So, you’re graduating with a biology or environmental science or marine bio degree! Hurray! You’ve finished your stint at college, and you’ve gained a lot of new skills. Maybe you’ve done some time in research, maybe not (!!!), but now that you’ve wrapped up, you want to find a job in the environmental sciences. Something that will give you research experience, and help you on your way to either a career or deciding whether you want to go into research.
OK, where do you go now?
I’ll be honest. For me, this was easy. I was lucky enough to have had experiences (and more to be honest) that channeled me into a top-notch research lab as an undergrad, which opened up further opportunities for an REU program at SML. The one-two punch of a great mentor and a great REU experience gave me a publication under my belt, and let me know, yes, this is what I want to do with my life. So I docked around for a year as a tech in different places, but I knew I was grad-school bound.
This is not always the case. I’m teaching a Marine Biology & Ecology course this year and my students, all seniors, vary greatly in background. For some, this is their first time taking marine bio or anything related, as we haven’t traditionally had a lot of regular offerings in the past. Others have done a lot of environmental science work, but don’t have much field experience on research projects.
But now they’re fired up. And they’re great students. And they want to know what to do next. Because they’re graduating.
Or I was recently approached by a friend who finished her undergrad years ago, and has been working in advertising (kinda sorta). But she’s been taking marine bio and other courses on the sly. And now wants to find a position that will give her a leg up and a last piece of experience to determine where to go next in her career path involving science.
She’s tremendously talented. Motivated. And doesn’t quite know where to turn next.
I have a few ideas on the topic, but, I tweeted out a query on the topic, and got far more.
Q: While an undergrad there are REUs and independent studies. But once you graduate, what are good ways to get initial research experiences?
— jebyrnes (@jebyrnes) December 4, 2013
So, without further ado, here’s the list of places to look when interested in a job just out of undergrad for more experience in ecology & environmental sciences. This list is by no means comprehensive, and if you have any suggestions, let me know. I plan to incorporate this onto my lab website as a resource in the near future.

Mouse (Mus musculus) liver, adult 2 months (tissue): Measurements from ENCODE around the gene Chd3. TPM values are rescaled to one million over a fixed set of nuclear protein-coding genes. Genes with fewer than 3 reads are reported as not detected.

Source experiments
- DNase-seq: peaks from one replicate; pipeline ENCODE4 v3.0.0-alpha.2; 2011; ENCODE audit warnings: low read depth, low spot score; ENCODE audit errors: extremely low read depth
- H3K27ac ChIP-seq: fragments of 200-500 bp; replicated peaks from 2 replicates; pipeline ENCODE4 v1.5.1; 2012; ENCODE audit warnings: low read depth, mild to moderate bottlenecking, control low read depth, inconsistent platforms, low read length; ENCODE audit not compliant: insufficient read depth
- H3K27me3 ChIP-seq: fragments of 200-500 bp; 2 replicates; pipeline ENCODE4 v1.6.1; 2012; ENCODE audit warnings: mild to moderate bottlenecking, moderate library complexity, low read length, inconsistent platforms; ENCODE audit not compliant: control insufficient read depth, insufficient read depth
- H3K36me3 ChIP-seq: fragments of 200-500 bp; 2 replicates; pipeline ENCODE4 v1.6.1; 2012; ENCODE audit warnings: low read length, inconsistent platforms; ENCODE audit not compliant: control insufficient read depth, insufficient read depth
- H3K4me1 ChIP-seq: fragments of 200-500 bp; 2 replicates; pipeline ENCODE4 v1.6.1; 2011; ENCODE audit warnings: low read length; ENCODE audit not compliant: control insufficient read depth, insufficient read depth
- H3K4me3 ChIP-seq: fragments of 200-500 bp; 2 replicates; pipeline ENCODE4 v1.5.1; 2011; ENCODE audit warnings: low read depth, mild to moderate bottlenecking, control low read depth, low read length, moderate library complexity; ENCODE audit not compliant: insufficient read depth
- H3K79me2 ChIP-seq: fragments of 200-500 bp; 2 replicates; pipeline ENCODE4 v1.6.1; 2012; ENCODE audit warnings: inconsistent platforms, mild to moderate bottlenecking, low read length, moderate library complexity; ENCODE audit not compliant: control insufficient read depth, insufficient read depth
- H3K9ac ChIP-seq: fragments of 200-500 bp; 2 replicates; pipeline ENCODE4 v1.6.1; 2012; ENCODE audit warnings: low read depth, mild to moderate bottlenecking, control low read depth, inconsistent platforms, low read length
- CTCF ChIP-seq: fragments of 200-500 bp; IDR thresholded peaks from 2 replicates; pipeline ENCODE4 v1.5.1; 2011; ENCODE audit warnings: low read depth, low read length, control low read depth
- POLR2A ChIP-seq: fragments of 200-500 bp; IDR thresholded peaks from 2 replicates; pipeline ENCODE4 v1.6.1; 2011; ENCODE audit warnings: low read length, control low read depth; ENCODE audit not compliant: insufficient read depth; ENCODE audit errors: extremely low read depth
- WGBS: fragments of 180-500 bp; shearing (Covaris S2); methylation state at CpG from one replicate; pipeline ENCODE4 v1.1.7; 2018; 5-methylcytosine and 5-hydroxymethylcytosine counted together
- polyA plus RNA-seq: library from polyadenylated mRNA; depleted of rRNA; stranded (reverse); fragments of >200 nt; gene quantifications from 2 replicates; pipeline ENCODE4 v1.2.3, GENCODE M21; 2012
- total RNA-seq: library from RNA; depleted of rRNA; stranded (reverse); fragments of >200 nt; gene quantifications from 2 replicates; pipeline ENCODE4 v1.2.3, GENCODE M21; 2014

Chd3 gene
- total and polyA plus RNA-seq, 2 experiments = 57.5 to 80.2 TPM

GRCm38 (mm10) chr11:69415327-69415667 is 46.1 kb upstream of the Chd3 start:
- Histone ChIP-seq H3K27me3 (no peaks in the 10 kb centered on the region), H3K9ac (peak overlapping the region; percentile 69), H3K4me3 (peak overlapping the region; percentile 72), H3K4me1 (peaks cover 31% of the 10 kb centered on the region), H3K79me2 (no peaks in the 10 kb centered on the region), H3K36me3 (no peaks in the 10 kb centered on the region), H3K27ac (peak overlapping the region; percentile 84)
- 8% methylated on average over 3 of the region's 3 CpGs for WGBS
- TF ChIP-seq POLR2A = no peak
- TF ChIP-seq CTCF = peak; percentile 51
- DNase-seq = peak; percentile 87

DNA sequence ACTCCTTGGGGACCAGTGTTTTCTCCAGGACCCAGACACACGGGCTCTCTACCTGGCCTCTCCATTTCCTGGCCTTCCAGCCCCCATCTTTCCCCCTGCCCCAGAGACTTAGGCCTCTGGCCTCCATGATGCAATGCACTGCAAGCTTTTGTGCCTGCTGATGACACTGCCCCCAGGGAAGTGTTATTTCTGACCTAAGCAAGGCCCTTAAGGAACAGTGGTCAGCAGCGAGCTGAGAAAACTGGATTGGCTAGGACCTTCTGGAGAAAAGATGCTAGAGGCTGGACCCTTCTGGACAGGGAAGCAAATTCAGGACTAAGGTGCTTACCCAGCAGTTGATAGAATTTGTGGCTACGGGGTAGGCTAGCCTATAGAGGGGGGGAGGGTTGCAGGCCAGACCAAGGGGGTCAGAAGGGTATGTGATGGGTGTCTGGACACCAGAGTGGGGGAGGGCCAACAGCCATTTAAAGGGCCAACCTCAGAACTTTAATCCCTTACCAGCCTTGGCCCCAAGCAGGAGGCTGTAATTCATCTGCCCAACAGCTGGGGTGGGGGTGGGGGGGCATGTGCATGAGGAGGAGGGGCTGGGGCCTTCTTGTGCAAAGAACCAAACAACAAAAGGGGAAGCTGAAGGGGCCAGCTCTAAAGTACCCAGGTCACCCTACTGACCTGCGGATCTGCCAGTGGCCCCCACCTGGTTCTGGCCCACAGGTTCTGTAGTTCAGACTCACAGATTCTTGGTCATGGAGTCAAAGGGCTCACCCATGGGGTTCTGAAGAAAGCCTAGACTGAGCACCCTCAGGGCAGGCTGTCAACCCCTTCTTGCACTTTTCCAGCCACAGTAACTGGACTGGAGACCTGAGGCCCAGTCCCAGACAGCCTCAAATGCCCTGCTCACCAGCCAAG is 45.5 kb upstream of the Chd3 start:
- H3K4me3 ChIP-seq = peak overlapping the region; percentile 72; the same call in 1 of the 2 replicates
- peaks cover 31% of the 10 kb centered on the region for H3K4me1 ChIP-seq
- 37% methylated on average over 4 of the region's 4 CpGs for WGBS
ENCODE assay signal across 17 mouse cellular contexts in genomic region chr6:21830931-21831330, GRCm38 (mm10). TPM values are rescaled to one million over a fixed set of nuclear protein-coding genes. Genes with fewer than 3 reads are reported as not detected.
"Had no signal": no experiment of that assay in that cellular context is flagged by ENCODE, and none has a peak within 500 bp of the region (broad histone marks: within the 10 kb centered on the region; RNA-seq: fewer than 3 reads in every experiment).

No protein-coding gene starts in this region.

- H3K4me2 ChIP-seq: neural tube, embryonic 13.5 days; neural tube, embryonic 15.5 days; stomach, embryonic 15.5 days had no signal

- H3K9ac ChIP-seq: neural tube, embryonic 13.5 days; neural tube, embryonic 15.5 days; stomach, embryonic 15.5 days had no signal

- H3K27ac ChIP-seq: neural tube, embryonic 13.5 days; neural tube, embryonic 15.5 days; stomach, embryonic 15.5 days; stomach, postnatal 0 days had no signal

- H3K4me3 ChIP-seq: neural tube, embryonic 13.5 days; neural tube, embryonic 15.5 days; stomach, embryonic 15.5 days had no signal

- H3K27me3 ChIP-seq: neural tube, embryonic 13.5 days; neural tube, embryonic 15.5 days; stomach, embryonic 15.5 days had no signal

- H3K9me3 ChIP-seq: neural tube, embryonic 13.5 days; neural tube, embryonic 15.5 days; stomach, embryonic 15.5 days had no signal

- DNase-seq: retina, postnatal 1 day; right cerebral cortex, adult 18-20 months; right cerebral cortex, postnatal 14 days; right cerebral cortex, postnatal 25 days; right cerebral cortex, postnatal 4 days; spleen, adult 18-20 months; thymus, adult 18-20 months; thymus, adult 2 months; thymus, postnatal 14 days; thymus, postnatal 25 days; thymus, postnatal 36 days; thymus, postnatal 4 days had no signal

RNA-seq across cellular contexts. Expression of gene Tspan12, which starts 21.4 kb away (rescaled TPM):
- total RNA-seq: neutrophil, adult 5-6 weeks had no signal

- Sign up for the Ecological Society of America’s mailing list. Lots of opportunities flow through there
- The ESA Phys Ecology job board has a ton of jobs, and for far more than just physiological ecology work. Check out their staff and seasonal positions.
- The same group also provides a great list of job boards worth checking out. Start there, and go down the rabbit hole of the wide array of positions available, although some are for more senior folk.
- Birder? Check out the extensive listing at the Ornithological societies of North America job page.
- To start to get into government research, see the USGS jobs page. Many of the listings are for research internships as well as government positions.
- Texas A&M Department of Wildlife and Fisheries Sciences provides a wonderful job and internship listing for positions around the world
- One way to get into field work is to, well, work at a field station! The Organization of Biological Field Stations provides a listing of current positions.
- One way many recent grads get involved in more management and conservation is with jobs and internships at the Student Conservation Association.
- The American Society of Limnology and Oceanography maintains a job board that is a mix of tech-level positions and upper level positions. So, some filtering required
- Environmental Career Opportunities posts a wide variety of job types.
- For the more geography inclined, see The Society for Conservation GIS.
- If you’re interested in education, museums, and wildlife, the Association of Zoos and Aquariums has a wide variety of opportunities.
- And last, for a ton of additional information for postgrad and beyond, Marissa Baskett maintains a superb website. It’s a bit beyond the scope of what we’re talking about here, and just academia focused, but it provides a great jumping off point.
Updated with more links from Sadie Ryan on 12/19/13